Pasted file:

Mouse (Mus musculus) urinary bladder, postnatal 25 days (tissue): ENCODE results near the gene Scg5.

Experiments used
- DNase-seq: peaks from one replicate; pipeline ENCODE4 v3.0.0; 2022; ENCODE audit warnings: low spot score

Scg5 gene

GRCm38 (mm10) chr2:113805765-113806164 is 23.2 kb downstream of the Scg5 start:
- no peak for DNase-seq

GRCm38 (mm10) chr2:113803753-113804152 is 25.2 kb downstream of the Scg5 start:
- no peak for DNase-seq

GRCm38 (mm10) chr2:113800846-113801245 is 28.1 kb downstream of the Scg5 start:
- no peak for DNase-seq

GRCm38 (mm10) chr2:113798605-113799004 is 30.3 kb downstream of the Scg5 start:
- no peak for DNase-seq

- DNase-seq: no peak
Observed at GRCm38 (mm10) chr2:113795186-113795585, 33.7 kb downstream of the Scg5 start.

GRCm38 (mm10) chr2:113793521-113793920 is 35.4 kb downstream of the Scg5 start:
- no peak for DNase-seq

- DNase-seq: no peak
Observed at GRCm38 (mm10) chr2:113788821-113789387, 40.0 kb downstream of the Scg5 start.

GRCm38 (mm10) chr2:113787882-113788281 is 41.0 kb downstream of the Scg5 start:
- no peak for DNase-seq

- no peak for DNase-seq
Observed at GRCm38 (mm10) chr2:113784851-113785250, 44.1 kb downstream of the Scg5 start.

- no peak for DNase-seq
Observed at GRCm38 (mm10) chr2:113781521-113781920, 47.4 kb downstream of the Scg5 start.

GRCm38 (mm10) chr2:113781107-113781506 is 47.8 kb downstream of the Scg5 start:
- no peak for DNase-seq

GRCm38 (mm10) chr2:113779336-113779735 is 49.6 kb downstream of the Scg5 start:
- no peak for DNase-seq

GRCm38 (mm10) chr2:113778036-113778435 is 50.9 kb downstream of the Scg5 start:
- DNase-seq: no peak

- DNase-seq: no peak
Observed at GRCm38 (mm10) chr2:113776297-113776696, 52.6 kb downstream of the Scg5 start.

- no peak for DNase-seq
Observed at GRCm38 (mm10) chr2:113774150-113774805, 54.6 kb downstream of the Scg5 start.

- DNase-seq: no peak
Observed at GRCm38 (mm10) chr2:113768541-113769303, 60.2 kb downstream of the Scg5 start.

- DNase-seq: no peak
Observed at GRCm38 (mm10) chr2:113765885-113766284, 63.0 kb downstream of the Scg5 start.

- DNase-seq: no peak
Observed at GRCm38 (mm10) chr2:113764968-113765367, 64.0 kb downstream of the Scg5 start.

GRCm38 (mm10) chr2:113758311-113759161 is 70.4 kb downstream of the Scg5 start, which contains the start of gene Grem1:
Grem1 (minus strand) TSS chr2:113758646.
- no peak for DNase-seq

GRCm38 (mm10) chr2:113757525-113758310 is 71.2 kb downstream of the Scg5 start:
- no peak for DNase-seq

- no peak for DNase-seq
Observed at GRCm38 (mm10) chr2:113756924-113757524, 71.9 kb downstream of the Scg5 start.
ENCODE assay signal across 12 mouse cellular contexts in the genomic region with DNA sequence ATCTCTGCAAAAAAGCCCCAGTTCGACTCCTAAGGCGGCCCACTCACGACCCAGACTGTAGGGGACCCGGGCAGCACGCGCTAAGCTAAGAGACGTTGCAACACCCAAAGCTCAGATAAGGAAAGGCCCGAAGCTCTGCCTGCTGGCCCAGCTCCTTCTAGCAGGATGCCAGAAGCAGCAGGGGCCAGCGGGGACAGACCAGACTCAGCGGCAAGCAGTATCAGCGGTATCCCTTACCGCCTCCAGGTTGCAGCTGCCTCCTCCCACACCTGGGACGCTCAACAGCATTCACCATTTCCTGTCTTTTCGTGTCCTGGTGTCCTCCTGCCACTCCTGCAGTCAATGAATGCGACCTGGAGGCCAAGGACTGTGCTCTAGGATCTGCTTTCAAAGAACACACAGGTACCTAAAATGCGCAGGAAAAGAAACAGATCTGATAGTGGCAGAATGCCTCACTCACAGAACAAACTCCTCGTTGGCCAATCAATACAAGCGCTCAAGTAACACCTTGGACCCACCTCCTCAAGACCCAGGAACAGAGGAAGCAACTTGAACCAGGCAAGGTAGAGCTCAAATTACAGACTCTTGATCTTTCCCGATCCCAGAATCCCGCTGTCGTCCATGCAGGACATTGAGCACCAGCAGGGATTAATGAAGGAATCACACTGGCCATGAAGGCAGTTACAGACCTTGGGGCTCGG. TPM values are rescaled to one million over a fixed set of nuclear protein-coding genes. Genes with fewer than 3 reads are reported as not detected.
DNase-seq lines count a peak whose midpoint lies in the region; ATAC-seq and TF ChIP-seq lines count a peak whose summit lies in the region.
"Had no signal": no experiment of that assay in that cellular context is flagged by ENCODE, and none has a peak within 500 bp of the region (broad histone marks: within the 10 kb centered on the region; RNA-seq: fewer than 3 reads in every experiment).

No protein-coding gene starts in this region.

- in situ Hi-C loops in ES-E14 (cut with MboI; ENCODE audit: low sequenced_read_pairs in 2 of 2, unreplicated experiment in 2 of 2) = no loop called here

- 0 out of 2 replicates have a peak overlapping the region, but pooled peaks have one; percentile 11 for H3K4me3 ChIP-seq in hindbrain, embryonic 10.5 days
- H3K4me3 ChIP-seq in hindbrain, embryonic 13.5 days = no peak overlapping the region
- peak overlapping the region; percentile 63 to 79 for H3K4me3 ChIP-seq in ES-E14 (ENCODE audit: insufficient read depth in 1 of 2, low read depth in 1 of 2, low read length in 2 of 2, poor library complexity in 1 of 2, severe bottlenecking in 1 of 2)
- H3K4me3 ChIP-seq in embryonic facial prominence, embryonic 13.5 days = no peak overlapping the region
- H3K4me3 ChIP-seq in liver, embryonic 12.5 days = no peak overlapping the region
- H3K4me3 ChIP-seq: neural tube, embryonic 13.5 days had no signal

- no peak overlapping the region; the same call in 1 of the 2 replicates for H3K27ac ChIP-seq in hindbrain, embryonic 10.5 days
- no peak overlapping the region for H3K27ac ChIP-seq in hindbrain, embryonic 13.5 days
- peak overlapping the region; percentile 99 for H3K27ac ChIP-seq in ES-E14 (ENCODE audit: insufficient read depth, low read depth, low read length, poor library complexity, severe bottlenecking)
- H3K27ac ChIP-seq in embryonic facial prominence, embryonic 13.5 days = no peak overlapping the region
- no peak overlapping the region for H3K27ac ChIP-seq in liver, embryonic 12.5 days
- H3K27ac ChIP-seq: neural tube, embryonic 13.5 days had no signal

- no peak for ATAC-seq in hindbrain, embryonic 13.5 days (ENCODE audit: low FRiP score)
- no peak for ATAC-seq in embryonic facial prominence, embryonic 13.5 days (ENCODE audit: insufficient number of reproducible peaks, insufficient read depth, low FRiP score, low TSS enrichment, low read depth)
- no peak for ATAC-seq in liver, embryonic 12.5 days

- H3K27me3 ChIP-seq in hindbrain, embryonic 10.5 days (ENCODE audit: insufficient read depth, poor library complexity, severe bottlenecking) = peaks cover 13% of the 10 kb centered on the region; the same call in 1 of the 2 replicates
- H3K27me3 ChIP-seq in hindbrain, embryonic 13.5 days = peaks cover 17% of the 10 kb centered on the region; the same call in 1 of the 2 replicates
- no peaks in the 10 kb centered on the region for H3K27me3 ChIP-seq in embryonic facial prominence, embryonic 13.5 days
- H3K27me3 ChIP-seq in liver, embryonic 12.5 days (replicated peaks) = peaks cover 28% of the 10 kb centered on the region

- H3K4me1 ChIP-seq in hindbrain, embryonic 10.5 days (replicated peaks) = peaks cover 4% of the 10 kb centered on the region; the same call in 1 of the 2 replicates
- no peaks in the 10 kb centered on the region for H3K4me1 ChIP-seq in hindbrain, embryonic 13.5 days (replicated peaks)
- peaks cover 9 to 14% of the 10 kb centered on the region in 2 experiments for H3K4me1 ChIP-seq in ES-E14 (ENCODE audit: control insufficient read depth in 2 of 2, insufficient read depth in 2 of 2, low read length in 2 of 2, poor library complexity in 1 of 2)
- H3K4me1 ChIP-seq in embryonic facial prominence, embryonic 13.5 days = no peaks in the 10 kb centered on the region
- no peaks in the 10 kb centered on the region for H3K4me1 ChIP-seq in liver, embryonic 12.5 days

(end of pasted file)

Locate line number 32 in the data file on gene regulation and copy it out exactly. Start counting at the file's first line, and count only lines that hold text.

Observed at GRCm38 (mm10) chr2:113776297-113776696, 52.6 kb downstream of the Scg5 start.